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The densification of our communities, and the paving of our streets and alleys, all lead to an increase in impervious surfaces in urban areas. This prevents the ground from absorbing rainwater and replenishing the water table, and means that during heavy rains the storm water drainage system is overwhelmed by large volumes of run-off. This results in erratic volumes of discharge into city streams and nearby marine areas. It also results in the contamination of storm water run-off with sewage because of the presence of combined storm and sanitary sewage systems in many parts of the city.
The City of Vancouver is undertaking a number of steps to address these problems. First, all storm water and sewage systems are being separated as they are rebuilt in order to avoid overflow contamination. In addition, numerous initiatives are being tested and implemented to reduce run-off into the storm water system itself. The Country Lane Pilot Project is one of these initiatives.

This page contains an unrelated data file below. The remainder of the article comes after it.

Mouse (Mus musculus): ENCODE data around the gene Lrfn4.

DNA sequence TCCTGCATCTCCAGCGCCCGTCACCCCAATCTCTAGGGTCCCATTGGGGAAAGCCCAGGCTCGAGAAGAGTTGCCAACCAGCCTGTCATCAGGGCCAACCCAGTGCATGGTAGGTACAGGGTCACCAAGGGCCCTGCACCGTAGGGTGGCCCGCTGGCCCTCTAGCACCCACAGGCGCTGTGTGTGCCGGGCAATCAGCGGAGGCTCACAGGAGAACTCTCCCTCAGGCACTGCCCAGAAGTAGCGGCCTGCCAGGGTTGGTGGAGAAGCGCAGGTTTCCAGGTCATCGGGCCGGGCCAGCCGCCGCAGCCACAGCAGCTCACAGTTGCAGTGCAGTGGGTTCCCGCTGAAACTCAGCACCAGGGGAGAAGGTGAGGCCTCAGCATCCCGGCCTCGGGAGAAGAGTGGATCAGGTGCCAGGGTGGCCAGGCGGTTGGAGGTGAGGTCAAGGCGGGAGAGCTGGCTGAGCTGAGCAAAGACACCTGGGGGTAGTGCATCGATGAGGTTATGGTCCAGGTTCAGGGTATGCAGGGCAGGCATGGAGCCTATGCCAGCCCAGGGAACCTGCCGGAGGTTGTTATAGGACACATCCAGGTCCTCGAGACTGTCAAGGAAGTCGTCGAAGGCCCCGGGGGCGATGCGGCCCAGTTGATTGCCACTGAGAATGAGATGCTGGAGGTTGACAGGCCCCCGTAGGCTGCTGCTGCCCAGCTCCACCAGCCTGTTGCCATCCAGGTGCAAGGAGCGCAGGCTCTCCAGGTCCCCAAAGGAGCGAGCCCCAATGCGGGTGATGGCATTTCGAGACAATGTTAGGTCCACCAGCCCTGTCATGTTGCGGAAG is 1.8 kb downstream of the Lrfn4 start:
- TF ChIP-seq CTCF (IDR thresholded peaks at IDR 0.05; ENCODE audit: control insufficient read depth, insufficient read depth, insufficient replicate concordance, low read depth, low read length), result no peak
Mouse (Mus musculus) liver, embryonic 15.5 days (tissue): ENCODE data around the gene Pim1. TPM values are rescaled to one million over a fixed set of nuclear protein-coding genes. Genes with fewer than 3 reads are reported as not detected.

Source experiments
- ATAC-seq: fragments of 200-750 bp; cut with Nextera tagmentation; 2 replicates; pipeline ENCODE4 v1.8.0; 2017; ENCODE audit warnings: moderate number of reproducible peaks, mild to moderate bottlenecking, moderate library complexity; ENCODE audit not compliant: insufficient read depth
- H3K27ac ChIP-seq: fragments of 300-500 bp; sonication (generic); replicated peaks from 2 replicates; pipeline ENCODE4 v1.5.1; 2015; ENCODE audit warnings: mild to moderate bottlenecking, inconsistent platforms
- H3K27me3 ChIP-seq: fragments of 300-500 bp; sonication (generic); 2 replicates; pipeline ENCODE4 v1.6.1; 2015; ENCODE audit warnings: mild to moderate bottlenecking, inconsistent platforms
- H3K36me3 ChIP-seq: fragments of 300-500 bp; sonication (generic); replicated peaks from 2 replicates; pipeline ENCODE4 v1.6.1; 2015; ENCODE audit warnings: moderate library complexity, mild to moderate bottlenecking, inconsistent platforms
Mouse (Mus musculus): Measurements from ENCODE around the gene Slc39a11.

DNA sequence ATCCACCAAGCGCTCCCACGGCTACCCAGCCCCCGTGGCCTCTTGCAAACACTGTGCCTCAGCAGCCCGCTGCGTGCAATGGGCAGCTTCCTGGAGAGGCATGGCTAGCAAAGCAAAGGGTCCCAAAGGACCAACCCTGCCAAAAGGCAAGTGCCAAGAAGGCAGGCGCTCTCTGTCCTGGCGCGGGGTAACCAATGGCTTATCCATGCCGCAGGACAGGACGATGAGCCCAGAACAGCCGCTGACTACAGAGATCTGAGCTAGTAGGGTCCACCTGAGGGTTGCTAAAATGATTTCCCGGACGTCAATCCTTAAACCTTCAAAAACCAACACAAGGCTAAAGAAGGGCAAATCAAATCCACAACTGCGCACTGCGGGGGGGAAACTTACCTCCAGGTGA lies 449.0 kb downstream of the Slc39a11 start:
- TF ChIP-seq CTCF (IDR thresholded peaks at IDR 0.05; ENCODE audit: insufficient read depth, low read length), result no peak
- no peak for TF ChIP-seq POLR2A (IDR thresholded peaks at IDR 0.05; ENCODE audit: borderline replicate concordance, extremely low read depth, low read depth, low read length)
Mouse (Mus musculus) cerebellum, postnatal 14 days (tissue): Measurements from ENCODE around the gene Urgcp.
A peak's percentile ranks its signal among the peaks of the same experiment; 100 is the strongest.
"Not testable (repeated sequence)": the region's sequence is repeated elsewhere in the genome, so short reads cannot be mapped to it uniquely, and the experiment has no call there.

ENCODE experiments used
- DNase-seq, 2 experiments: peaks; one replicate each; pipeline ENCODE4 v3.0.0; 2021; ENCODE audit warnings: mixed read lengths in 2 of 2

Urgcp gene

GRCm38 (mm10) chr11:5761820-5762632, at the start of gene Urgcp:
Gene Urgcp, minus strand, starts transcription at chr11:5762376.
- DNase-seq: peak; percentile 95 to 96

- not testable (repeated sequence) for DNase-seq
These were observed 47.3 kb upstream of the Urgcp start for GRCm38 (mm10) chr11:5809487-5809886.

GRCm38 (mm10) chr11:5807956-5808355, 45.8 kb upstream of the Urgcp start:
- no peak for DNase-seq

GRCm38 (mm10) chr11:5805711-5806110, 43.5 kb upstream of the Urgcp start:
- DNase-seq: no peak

Creating a country lane is straightforward, although more expensive than traditional lane paving. First, existing pavement if present is removed, and a solid but water permeable substrate is laid down. Next, a rock/soil mixture is layered on top. This mixture maintains cohesion as a driving surface, and provides the soil necessary to support plant growth. A honeycomb-like plastic matrix is embedded in the rock/soil mixture in order to protect the grass and soil from being compacted and to allow access for large vehicles such as garbage trucks and fire engines. Finally, narrow driving strips, usually formed from poured cement, are laid out.Country lanes reduce impermeable surfaces in city alleys and reduce run-off into the storm sewer system. They also provide several additional benefits:
For reviews and discussion of country lane projects, visit the City Farmer country lane profile at:
Category: Storm Water Management